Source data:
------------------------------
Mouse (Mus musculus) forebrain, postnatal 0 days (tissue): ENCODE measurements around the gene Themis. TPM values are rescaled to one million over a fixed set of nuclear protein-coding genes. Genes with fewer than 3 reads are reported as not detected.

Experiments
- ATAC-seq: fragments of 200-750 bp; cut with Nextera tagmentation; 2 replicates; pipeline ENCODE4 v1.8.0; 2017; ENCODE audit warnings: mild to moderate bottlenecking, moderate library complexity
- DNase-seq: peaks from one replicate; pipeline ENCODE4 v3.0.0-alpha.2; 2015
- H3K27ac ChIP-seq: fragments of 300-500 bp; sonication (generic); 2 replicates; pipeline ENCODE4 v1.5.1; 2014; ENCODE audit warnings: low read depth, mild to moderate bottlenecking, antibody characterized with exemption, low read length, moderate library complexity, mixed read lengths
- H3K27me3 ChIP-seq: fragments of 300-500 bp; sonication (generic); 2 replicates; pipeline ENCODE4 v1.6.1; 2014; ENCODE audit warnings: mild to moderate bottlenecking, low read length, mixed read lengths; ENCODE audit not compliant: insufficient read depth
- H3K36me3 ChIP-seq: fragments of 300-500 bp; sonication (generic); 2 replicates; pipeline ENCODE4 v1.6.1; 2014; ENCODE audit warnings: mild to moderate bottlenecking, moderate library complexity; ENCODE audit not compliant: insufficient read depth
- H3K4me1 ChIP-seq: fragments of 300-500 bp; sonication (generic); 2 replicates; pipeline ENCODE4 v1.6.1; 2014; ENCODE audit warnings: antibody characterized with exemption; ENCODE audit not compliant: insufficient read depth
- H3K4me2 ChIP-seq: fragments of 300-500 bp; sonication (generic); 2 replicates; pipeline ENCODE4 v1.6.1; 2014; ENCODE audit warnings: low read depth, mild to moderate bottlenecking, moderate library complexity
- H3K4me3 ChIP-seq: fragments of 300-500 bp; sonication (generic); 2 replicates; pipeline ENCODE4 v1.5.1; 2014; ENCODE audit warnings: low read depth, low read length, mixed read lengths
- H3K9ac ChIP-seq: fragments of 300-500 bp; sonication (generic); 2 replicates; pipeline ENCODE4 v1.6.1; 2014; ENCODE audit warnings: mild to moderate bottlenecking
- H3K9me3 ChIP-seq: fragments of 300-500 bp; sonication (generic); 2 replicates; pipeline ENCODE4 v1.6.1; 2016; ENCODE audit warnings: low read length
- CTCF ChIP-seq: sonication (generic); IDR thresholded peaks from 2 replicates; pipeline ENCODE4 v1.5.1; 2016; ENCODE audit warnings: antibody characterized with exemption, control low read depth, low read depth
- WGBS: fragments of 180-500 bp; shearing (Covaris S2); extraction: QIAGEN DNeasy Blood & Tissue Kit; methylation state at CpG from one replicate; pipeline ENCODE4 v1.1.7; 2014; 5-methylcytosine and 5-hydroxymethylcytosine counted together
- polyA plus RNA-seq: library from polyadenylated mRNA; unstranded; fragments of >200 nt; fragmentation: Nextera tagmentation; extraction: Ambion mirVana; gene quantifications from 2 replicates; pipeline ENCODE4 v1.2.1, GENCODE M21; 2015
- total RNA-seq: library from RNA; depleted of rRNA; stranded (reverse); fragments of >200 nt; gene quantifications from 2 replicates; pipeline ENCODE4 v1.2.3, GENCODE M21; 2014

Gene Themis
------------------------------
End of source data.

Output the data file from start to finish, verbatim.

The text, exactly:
Mouse (Mus musculus) forebrain, postnatal 0 days (tissue): ENCODE measurements around the gene Themis. TPM values are rescaled to one million over a fixed set of nuclear protein-coding genes. Genes with fewer than 3 reads are reported as not detected.

Experiments
- ATAC-seq: fragments of 200-750 bp; cut with Nextera tagmentation; 2 replicates; pipeline ENCODE4 v1.8.0; 2017; ENCODE audit warnings: mild to moderate bottlenecking, moderate library complexity
- DNase-seq: peaks from one replicate; pipeline ENCODE4 v3.0.0-alpha.2; 2015
- H3K27ac ChIP-seq: fragments of 300-500 bp; sonication (generic); 2 replicates; pipeline ENCODE4 v1.5.1; 2014; ENCODE audit warnings: low read depth, mild to moderate bottlenecking, antibody characterized with exemption, low read length, moderate library complexity, mixed read lengths
- H3K27me3 ChIP-seq: fragments of 300-500 bp; sonication (generic); 2 replicates; pipeline ENCODE4 v1.6.1; 2014; ENCODE audit warnings: mild to moderate bottlenecking, low read length, mixed read lengths; ENCODE audit not compliant: insufficient read depth
- H3K36me3 ChIP-seq: fragments of 300-500 bp; sonication (generic); 2 replicates; pipeline ENCODE4 v1.6.1; 2014; ENCODE audit warnings: mild to moderate bottlenecking, moderate library complexity; ENCODE audit not compliant: insufficient read depth
- H3K4me1 ChIP-seq: fragments of 300-500 bp; sonication (generic); 2 replicates; pipeline ENCODE4 v1.6.1; 2014; ENCODE audit warnings: antibody characterized with exemption; ENCODE audit not compliant: insufficient read depth
- H3K4me2 ChIP-seq: fragments of 300-500 bp; sonication (generic); 2 replicates; pipeline ENCODE4 v1.6.1; 2014; ENCODE audit warnings: low read depth, mild to moderate bottlenecking, moderate library complexity
- H3K4me3 ChIP-seq: fragments of 300-500 bp; sonication (generic); 2 replicates; pipeline ENCODE4 v1.5.1; 2014; ENCODE audit warnings: low read depth, low read length, mixed read lengths
- H3K9ac ChIP-seq: fragments of 300-500 bp; sonication (generic); 2 replicates; pipeline ENCODE4 v1.6.1; 2014; ENCODE audit warnings: mild to moderate bottlenecking
- H3K9me3 ChIP-seq: fragments of 300-500 bp; sonication (generic); 2 replicates; pipeline ENCODE4 v1.6.1; 2016; ENCODE audit warnings: low read length
- CTCF ChIP-seq: sonication (generic); IDR thresholded peaks from 2 replicates; pipeline ENCODE4 v1.5.1; 2016; ENCODE audit warnings: antibody characterized with exemption, control low read depth, low read depth
- WGBS: fragments of 180-500 bp; shearing (Covaris S2); extraction: QIAGEN DNeasy Blood & Tissue Kit; methylation state at CpG from one replicate; pipeline ENCODE4 v1.1.7; 2014; 5-methylcytosine and 5-hydroxymethylcytosine counted together
- polyA plus RNA-seq: library from polyadenylated mRNA; unstranded; fragments of >200 nt; fragmentation: Nextera tagmentation; extraction: Ambion mirVana; gene quantifications from 2 replicates; pipeline ENCODE4 v1.2.1, GENCODE M21; 2015
- total RNA-seq: library from RNA; depleted of rRNA; stranded (reverse); fragments of >200 nt; gene quantifications from 2 replicates; pipeline ENCODE4 v1.2.3, GENCODE M21; 2014

Gene Themis